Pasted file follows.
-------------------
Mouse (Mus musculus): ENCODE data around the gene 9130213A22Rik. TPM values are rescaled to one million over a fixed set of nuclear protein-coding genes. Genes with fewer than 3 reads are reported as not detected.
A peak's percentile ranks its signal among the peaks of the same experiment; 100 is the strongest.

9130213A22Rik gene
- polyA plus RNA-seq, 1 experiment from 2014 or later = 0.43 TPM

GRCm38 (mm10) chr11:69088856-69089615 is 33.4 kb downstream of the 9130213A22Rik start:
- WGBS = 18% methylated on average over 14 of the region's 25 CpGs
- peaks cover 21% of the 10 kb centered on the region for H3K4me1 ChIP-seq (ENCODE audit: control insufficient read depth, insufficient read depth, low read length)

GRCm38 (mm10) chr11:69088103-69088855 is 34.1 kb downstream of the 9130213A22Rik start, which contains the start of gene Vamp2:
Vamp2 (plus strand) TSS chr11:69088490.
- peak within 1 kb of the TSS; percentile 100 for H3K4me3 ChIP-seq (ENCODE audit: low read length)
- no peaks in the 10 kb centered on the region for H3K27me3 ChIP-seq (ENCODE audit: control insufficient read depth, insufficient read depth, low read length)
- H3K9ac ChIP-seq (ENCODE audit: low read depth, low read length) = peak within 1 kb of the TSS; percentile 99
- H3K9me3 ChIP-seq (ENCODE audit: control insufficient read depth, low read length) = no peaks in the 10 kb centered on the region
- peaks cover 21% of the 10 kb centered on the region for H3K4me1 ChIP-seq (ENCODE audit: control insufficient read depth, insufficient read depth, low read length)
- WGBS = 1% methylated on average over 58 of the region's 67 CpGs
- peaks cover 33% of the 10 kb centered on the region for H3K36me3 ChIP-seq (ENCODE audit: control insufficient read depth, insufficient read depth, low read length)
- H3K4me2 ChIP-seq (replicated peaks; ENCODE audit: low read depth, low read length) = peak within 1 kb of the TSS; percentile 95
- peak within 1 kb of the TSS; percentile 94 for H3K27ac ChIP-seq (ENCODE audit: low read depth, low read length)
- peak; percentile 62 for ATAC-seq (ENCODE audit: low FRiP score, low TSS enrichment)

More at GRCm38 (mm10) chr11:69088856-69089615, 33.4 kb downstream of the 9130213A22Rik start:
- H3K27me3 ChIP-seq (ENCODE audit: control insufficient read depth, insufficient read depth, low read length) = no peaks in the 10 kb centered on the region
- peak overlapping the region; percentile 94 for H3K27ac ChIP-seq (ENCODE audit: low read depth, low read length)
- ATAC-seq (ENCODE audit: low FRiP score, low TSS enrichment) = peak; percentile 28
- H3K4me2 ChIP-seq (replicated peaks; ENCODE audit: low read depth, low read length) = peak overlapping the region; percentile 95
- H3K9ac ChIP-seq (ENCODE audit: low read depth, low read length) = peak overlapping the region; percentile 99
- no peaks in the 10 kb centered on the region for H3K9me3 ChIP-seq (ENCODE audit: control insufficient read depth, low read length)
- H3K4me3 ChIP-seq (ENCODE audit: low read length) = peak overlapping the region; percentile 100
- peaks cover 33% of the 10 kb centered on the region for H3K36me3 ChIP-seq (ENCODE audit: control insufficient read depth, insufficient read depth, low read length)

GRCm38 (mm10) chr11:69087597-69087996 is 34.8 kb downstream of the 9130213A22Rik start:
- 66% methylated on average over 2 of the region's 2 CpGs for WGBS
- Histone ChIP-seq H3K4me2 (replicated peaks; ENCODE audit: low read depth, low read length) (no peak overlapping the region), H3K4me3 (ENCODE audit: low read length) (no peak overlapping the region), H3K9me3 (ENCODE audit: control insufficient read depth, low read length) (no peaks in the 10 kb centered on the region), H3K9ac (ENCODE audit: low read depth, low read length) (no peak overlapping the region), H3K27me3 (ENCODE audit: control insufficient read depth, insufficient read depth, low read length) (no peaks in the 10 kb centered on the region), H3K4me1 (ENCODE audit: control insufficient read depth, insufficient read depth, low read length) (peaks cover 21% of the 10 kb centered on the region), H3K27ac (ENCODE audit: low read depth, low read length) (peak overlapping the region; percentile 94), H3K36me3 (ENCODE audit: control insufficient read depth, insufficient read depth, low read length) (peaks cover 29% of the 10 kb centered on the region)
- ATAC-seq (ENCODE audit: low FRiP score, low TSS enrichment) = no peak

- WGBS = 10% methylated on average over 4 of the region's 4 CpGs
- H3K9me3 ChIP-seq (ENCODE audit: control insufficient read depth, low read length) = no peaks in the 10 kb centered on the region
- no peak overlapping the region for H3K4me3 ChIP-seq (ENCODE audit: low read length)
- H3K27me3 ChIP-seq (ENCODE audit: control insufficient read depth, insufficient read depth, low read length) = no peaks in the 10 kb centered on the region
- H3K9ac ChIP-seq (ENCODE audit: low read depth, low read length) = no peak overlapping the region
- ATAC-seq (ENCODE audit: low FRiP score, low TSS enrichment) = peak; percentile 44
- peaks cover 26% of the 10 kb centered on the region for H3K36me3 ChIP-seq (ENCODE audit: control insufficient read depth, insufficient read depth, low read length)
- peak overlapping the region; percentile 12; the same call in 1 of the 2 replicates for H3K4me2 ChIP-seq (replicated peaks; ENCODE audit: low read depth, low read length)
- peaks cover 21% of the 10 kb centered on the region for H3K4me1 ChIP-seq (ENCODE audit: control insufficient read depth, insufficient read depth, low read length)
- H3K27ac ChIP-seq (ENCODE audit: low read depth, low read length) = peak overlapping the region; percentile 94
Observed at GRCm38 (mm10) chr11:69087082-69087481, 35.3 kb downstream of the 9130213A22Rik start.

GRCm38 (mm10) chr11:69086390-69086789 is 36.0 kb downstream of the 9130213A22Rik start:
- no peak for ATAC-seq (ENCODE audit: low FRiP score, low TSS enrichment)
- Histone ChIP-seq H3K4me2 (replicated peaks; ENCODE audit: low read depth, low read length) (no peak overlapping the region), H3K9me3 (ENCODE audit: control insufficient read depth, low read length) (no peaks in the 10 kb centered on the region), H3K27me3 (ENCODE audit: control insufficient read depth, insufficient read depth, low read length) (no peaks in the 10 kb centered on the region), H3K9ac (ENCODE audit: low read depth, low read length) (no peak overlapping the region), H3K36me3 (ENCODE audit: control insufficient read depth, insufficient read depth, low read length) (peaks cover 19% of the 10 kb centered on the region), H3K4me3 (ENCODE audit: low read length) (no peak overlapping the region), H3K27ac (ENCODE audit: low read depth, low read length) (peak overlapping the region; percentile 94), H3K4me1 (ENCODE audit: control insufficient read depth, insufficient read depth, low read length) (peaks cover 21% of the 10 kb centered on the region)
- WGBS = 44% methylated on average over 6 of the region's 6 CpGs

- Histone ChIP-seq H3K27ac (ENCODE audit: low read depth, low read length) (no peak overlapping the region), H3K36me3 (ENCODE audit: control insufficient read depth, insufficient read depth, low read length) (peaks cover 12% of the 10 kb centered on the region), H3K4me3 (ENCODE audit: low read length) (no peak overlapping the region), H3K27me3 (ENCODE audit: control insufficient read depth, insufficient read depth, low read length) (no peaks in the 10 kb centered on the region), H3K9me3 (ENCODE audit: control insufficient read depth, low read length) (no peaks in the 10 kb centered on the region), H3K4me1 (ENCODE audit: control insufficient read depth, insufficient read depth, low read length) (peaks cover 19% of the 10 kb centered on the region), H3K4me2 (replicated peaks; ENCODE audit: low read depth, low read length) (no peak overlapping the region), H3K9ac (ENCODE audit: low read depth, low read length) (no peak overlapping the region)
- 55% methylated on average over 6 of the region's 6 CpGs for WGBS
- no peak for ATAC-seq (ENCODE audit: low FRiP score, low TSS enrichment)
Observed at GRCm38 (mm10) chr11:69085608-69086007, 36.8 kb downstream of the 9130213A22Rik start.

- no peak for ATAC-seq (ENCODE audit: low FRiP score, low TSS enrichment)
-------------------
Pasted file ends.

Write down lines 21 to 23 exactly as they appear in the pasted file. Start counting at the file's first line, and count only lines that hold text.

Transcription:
- H3K27me3 ChIP-seq (ENCODE audit: control insufficient read depth, insufficient read depth, low read length) = no peaks in the 10 kb centered on the region
- peak overlapping the region; percentile 94 for H3K27ac ChIP-seq (ENCODE audit: low read depth, low read length)
- ATAC-seq (ENCODE audit: low FRiP score, low TSS enrichment) = peak; percentile 28